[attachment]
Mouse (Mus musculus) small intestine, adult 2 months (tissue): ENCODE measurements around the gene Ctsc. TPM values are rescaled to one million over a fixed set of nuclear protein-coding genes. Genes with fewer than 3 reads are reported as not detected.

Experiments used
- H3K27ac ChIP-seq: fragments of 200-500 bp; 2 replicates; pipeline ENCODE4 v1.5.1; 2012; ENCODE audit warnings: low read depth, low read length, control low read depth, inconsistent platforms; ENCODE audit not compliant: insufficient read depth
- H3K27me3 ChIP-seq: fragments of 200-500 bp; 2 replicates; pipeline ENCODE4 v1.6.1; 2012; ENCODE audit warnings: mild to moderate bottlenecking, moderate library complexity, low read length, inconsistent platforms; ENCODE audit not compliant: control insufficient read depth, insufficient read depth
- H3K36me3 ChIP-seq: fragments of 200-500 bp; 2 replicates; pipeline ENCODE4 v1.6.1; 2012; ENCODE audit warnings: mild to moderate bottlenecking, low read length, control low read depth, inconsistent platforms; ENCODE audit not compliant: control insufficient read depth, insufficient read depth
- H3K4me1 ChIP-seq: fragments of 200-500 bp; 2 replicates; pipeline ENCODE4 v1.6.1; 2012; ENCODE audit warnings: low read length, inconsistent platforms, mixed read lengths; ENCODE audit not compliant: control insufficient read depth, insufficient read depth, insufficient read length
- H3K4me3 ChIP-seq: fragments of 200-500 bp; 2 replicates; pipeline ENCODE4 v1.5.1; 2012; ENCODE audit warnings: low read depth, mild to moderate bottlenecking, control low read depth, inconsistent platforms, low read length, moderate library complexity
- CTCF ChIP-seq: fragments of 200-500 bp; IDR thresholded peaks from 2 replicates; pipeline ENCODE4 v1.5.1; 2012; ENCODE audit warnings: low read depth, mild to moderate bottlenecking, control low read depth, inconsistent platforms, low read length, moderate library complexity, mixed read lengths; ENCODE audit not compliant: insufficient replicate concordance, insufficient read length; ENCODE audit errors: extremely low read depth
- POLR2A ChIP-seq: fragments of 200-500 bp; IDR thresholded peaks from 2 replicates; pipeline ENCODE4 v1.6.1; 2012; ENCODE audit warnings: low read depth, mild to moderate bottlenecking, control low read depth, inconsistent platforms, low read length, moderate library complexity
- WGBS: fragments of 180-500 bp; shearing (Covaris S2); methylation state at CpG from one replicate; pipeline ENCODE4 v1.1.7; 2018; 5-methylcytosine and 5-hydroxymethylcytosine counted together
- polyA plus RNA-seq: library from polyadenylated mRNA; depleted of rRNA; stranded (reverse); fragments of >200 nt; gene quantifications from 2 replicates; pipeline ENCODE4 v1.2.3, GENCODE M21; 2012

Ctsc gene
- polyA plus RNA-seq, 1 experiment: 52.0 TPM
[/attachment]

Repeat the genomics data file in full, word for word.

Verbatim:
Mouse (Mus musculus) small intestine, adult 2 months (tissue): ENCODE measurements around the gene Ctsc. TPM values are rescaled to one million over a fixed set of nuclear protein-coding genes. Genes with fewer than 3 reads are reported as not detected.

Experiments used
- H3K27ac ChIP-seq: fragments of 200-500 bp; 2 replicates; pipeline ENCODE4 v1.5.1; 2012; ENCODE audit warnings: low read depth, low read length, control low read depth, inconsistent platforms; ENCODE audit not compliant: insufficient read depth
- H3K27me3 ChIP-seq: fragments of 200-500 bp; 2 replicates; pipeline ENCODE4 v1.6.1; 2012; ENCODE audit warnings: mild to moderate bottlenecking, moderate library complexity, low read length, inconsistent platforms; ENCODE audit not compliant: control insufficient read depth, insufficient read depth
- H3K36me3 ChIP-seq: fragments of 200-500 bp; 2 replicates; pipeline ENCODE4 v1.6.1; 2012; ENCODE audit warnings: mild to moderate bottlenecking, low read length, control low read depth, inconsistent platforms; ENCODE audit not compliant: control insufficient read depth, insufficient read depth
- H3K4me1 ChIP-seq: fragments of 200-500 bp; 2 replicates; pipeline ENCODE4 v1.6.1; 2012; ENCODE audit warnings: low read length, inconsistent platforms, mixed read lengths; ENCODE audit not compliant: control insufficient read depth, insufficient read depth, insufficient read length
- H3K4me3 ChIP-seq: fragments of 200-500 bp; 2 replicates; pipeline ENCODE4 v1.5.1; 2012; ENCODE audit warnings: low read depth, mild to moderate bottlenecking, control low read depth, inconsistent platforms, low read length, moderate library complexity
- CTCF ChIP-seq: fragments of 200-500 bp; IDR thresholded peaks from 2 replicates; pipeline ENCODE4 v1.5.1; 2012; ENCODE audit warnings: low read depth, mild to moderate bottlenecking, control low read depth, inconsistent platforms, low read length, moderate library complexity, mixed read lengths; ENCODE audit not compliant: insufficient replicate concordance, insufficient read length; ENCODE audit errors: extremely low read depth
- POLR2A ChIP-seq: fragments of 200-500 bp; IDR thresholded peaks from 2 replicates; pipeline ENCODE4 v1.6.1; 2012; ENCODE audit warnings: low read depth, mild to moderate bottlenecking, control low read depth, inconsistent platforms, low read length, moderate library complexity
- WGBS: fragments of 180-500 bp; shearing (Covaris S2); methylation state at CpG from one replicate; pipeline ENCODE4 v1.1.7; 2018; 5-methylcytosine and 5-hydroxymethylcytosine counted together
- polyA plus RNA-seq: library from polyadenylated mRNA; depleted of rRNA; stranded (reverse); fragments of >200 nt; gene quantifications from 2 replicates; pipeline ENCODE4 v1.2.3, GENCODE M21; 2012

Ctsc gene
- polyA plus RNA-seq, 1 experiment: 52.0 TPM